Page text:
Identity politics: Have anthropologists gone too far?
Inspired by a lecture by Peter Geschiere, anthropologist Yara El-Ghadban discusses a difficult and central question in our discipline: How to deconstruct a notion without destroying the meaning that it has for people?
In order to challenge stereotypical Us-and-them-thinking, anthropologists show how notions like nationality, the nation state, ethnic group, race or culture are constructions. But for many people, belonging to “artifical” groups is extremly important. Anthropologists should therefore take people’s striving for belonging more seriously, Yara El-Ghadban writes:
Palestinians in diaspora have survived and continue to survive because they can still imagine being part of a shared homeland. Artificial or not, idealized or not, the imagined homeland has served as a catalyst of resistance and getting out of the refugee camps.
Constructed or not, artificial or not, these notions are invested in meaning, they are used and referred to in everyday life, so unless anthropologists are willing to go back to their old habits of telling people who they are and how they should think, we have an obligation to take seriously the meaning and value that groups and individuals invest in belonging.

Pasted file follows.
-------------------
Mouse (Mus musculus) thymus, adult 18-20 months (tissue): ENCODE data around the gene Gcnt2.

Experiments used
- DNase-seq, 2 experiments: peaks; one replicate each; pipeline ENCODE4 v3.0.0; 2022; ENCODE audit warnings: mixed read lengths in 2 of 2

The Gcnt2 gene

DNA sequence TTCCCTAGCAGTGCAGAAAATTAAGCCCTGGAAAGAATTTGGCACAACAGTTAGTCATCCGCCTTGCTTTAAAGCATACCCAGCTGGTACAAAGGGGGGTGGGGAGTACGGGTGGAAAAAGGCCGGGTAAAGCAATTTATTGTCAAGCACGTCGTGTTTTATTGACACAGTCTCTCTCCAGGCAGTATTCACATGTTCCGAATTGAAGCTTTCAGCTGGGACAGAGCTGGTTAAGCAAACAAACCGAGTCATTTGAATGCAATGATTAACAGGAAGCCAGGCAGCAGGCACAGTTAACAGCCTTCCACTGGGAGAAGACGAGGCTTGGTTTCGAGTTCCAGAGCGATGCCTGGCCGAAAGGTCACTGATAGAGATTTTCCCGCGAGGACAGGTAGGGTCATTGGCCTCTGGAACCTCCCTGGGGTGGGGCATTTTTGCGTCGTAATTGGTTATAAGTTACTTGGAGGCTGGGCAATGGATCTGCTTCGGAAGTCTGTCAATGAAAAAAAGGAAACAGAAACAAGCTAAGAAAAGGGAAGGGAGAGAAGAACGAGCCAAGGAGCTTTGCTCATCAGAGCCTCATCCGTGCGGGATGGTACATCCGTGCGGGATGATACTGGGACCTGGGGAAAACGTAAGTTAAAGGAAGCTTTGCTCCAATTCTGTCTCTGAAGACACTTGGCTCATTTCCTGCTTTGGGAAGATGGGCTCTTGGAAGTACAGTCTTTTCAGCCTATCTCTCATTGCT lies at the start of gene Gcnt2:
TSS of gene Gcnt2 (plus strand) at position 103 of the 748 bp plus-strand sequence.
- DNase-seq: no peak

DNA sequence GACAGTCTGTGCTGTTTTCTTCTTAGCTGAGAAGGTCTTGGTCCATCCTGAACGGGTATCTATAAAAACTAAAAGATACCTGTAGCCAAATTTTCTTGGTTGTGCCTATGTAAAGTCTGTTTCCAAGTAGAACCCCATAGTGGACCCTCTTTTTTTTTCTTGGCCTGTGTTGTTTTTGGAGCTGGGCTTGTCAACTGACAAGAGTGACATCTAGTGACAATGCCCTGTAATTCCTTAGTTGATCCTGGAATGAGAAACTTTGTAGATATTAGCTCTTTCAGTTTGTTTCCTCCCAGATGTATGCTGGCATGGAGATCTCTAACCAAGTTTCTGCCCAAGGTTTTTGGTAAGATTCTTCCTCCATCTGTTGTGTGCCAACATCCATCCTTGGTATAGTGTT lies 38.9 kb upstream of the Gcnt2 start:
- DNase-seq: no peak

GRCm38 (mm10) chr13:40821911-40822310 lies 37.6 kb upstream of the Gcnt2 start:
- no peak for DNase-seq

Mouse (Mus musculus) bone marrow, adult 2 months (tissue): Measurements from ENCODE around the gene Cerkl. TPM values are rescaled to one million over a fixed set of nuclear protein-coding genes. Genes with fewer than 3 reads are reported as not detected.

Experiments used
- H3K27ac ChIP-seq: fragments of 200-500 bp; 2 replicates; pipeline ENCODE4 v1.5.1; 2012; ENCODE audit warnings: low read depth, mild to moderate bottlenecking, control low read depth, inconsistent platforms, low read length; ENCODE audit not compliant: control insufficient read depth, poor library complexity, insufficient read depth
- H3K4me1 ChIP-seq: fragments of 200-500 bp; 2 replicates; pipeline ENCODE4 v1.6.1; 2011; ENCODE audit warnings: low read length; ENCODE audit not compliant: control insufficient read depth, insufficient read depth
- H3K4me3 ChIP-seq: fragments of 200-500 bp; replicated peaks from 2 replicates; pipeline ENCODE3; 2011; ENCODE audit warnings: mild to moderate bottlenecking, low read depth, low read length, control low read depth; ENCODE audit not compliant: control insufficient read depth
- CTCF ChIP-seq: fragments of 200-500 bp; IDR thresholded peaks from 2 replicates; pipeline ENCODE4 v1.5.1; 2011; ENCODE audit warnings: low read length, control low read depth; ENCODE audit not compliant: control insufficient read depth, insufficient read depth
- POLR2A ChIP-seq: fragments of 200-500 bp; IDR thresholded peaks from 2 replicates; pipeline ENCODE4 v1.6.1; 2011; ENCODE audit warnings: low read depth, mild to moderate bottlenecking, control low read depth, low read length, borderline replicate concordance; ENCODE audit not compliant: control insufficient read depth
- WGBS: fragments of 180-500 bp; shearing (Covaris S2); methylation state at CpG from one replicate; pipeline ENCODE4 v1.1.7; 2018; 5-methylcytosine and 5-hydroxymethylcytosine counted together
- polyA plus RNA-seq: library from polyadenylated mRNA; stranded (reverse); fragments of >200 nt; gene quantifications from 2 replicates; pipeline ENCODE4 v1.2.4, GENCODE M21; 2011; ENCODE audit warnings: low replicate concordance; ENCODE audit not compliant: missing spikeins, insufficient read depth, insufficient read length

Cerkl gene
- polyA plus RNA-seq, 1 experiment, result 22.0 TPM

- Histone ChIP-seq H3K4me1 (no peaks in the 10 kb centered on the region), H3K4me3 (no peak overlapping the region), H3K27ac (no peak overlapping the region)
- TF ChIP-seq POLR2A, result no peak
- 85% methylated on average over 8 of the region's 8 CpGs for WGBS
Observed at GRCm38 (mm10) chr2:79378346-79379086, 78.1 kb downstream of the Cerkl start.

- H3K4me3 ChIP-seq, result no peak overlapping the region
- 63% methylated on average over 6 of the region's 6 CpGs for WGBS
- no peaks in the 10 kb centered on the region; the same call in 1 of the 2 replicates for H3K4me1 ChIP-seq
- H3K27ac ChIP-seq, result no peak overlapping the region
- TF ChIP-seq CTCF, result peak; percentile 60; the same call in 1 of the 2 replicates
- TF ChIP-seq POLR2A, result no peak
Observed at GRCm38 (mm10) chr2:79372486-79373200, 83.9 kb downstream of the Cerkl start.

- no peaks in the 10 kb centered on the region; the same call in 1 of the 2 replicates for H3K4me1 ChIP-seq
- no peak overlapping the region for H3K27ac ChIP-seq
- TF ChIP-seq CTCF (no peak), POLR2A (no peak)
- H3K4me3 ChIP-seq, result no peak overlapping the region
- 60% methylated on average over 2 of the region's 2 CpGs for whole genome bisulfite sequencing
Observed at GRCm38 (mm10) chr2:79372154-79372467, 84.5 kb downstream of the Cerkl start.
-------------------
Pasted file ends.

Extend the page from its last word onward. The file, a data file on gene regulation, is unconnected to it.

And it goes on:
The method of deconstruction, she continues, has been fruitful in denaturalizing and exposing implicit discourses of power. But it has been unsatisfying in understanding why people are attached to such notions beyond treating them as being manipulated and helpless.
So how to resolve this dilemma of trying to deconstruct a notion without destroying in the same exercise the meaning that it has or has always had for people, she asks. Anthropologists should change the root question, she suggests:
Instead of starting from the premise that autochtony is constructed and thus inevitably artificial, I would actually build on the premise that human beings are quintessentially social and can only enact their humanity by relating to others, and in that sense, the longing to be part of something, to be attached is a condition of being (be-longing to cite David Goldberg). The question then is not how artificial or hegemonic one form of being is or not, but how individuals and groups strive to find belonging in a contemporary world that is constantly calling into question canonized myths of origin.